(..) All these tapes (he was selling) they come to get. So they was like... people used to tell me all the time, man, ''If the law pass by here, they think you sellin' drugs, anytime there's slabs over here''. I came from Houston one night, and I walked up to my door and there was a cell phone in a box sittin' at my door. And I picked it up, too it in the house, plugged it in and it was ON. So I put it back in the box and put it outside because it scared me at that time. Because O know – it was right... it may have been right before Screw got his door kicked in or right after, so it just scared me, and I called him and I told him, I said ''Man there's a cell phone at my door, and it's already on. I ain't order no cell phones''. And he said, ''Man, it might be them people''. At that time, me and my sister was stayin' together, with her kid, and she said – when I had went to Houston and came back and she said some agents came by the house askin' questions and they went to all the neighbors askin' questions. But all the neighbors knew I wasn't doin' nothing but sellin' music, so, I mean, that never got OUR door kicked in or nothin'. They was just tryin' to figure out, I guess, what was goin' on because of all the activity that was goin' on in the neighborhood.

Screw wasn't in it for money. Around 97-98 a lot of major labels tried to make him sign contracts but he was like ''nah'', he wanted the whole click in.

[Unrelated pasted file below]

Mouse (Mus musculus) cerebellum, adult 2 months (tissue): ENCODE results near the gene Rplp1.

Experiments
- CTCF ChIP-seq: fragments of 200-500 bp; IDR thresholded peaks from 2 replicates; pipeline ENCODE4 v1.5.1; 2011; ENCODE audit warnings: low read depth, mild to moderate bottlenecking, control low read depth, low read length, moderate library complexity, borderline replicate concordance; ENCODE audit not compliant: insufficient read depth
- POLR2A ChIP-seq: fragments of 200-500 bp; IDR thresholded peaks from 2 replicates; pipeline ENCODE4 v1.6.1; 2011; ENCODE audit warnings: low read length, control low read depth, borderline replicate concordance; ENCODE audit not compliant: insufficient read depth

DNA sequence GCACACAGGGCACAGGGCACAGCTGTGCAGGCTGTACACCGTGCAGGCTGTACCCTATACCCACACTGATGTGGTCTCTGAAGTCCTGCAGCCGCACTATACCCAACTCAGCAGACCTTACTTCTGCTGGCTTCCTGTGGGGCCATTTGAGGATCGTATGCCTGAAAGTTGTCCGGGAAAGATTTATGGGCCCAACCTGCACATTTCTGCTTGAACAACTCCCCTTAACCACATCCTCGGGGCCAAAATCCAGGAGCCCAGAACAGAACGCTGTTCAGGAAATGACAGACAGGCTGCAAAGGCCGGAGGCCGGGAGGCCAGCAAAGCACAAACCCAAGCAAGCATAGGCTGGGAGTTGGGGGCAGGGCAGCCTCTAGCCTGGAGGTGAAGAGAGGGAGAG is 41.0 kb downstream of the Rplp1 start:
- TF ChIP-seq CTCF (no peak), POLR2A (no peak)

Shorty Mac : ''I'm listenin' to a dude saying ''Man, I got a check for you right now, you can go buy you a Benz and take your girl out to a nice restaurant.'' and he tell the dude ''Man, I'm already takin' my girl to a nice restaurant. I want EVERYBODY to be comfortable''. That's just the type of dude he was? (…) I mean, even before he got the shop he was helpin' people pay the rent, pay they light bill, you know...
Some people who freestyled and rapped over his tapes really became huge after that. He took them to another level, making them stars in Houston and in the country. Careers were born out of his tapes. And listening to the Screw tapes, people went to shops buying the albums of the artists screwed on tapes, He helped a lot of people like that, it was kind of a radio at the time. Bouncing in cars and apartments and in the streets. And a lot of rappers got love for Screw and his work, from the Outlaws to Ice Cube to Ice T or Master P. He got so much love for this Bay Area rapper C-Bo but never had the chance to meet him. ''He never got to meet C-Bo, but he came to his house one day. Screw was asleep, and his cousin didn't wake him up. I think he was mad for about a week behind that''.